I ran a validation of an old disk, and it turns out this ruined a game (won't load) and deleted my old high score list on David's Midnight Magic. I would like to edit the code to get the high score list back, but when I load the program and type list, it displays 711 SYS(2069) DMM. What does this mean? I notice a similar message from Jumpman Jr. (which incidentally allows me to run the game by typing the sys command). Further, as per above, how can I move past this and actually view the code? The high score list must be there somewhere.

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    It's possible that the "validation" destroyed the high score list entirely. Which tool did you use to validate it? (This is tangential to the actual question.) – wizzwizz4 Sep 8 at 10:18
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    I typed first OPEN 15,8,15 then PRINT#15,"V". Before doing anything else, I allowed the drive to finish, even though the screen displayed READY. I am using an original CBM64 with a 1541-II floppy drive, so no emulator. In other words: No tools in particular, but the commands supported natively by the floppy drive. – Canned Man Sep 8 at 15:46
  • Make sure everything you want to keep comes off that floppy; I think it is dying. – wizzwizz4 Sep 8 at 20:51
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    The Validate DOS command rearranges the free blocks on the disk. If the highscore list was hidden somewhere in the free blocks (not unlikely), it's gone now. – Janka Sep 8 at 23:46
up vote 11 down vote accepted

SYS is the BASIC instruction to execute a routine written in machine code. There is no more BASIC code to view, the entire game is implemented as a machine code program, and the BASIC only exists as a stub to make it easier to load and run.

The best approach to viewing what the code actually does and potentially being able to restore your table (if it is still there at all) is to load the program into an emulator that has an integrated machine-level monitor/debugger. The most popular C64 emulator is VICE and although I've never used it so can't comment on how good it is, it definitely includes a monitor with the ability to disassemble code.

  • How would you go about doing that when it is saved on LD floppies? Is there any way to connect a 1541-II to a modern PC? I know it runs on a serial connection. Might there be ways to connect it to an IBM serial connection? – Canned Man Sep 8 at 15:49
  • I'm afraid I've never worked with C64 disks at all, so have no idea about that. If there isn't a question here on the subject already, it would be a very good topic for a new one... – Jules Sep 8 at 15:56
  • Have a look at the ZoomFloppy: go4retro.com/products/zoomfloppy – bodgit Sep 10 at 13:23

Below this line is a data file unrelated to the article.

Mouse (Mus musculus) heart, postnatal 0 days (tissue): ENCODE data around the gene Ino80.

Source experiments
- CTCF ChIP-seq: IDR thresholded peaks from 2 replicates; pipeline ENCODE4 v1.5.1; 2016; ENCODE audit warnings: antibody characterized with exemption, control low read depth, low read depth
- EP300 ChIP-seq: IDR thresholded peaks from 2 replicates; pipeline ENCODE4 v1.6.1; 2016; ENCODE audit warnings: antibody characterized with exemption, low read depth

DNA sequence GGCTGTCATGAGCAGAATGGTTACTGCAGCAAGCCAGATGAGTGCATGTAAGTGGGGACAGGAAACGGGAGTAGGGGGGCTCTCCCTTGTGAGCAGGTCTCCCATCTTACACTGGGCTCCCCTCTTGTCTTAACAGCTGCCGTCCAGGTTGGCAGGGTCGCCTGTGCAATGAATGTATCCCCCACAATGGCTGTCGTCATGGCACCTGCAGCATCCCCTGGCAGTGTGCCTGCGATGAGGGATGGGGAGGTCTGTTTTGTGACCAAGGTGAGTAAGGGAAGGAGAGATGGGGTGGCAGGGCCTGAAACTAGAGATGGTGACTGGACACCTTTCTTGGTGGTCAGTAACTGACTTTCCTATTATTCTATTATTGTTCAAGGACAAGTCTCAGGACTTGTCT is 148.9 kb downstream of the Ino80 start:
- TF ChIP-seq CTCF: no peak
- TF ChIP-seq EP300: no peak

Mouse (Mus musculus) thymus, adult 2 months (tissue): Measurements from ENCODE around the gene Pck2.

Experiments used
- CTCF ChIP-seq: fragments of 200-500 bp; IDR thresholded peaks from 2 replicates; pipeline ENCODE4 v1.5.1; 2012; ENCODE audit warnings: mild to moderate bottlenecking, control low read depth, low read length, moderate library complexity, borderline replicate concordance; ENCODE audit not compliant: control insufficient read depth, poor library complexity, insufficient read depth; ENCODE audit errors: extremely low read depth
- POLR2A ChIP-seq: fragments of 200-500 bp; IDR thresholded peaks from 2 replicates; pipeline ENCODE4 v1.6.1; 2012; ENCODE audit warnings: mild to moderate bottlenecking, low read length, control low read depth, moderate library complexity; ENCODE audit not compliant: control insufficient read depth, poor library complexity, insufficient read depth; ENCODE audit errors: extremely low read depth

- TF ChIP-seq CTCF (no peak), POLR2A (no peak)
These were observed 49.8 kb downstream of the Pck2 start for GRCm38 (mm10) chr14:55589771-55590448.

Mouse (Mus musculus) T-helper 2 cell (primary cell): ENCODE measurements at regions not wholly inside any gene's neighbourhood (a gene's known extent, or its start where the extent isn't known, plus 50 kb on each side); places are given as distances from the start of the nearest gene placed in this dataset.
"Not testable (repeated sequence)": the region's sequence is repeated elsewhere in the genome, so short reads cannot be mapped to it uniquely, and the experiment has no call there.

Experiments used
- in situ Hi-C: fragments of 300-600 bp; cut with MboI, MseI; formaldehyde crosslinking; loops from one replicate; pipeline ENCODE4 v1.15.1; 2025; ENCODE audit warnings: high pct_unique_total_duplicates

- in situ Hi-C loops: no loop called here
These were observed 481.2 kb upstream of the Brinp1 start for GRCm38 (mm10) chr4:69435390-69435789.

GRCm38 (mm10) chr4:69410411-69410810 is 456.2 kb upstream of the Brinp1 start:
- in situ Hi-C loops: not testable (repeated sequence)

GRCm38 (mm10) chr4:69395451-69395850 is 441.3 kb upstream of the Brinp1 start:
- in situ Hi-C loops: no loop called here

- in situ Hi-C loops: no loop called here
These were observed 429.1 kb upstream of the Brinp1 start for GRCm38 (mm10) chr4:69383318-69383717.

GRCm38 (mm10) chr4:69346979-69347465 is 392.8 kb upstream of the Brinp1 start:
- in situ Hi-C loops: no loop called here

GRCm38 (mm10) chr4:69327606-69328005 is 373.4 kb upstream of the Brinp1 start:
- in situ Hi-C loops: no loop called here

A lot of Commodore 8-bit computer games used a disk that had random-access files on them. This means they were written directly to disk blocks, not via a program, sequential or relative file, which are the three ways Commodore DOS officially supports files.

Random files are protected by having the programmer manually mark the blocks as being used. This works perfectly well... unless you validate the disk like you did. When this happens, Commodore DOS scans the disk and sees if any blocks (sectors) aren't tied to a file in the disk directory. This means all PRG, SEQ and REL files will continue to be protected (or re-protected, if some of the blocks were accidentally de-allocated). However, it means if there are any random file blocks, they will be marked as being available.

Even now, you still don't have a problem, but if you write a file to the disk, there is a chance DOS will use a block that had a random file on it, and this data will then be overwritten.

I suspect this is what happened to you, in which case you'll need a backup to restore your high score list (now you've learned the importance of backups :) ).

As Jules said, SYS is the BASIC instruction to execute a routine in machine code. Very much like GOSUB. USR is the equivalent of DEF FN.

There are 2 ways in which machine code is loaded

  1. It is saved with the code. This is great against piracy but it is a pain to modify. Also any minor mod you make might wipe out the assembler.

  2. There is a bunch of data statements with a whole bunch of numbers and somewhere in the code, there is a loop which reads the data and pokes it to consecutive locations.

If the second method is used, you're in luck. Somewhere in the code, it will overwrite one of the data statements and resave the file. All you have to do is convert the bunch of numbers to assembler to work out what it is doing.

If you haven't used 6502 assembler before be aware of the switch statement trick in 6502 assembler which jumps to the middle of the BIT instruction.

Also noticed that the instruction said

711  SYS(2069) DMM

DMM probably means David's Midnight Magic. There may be others using the same routine which pass different parameters across.

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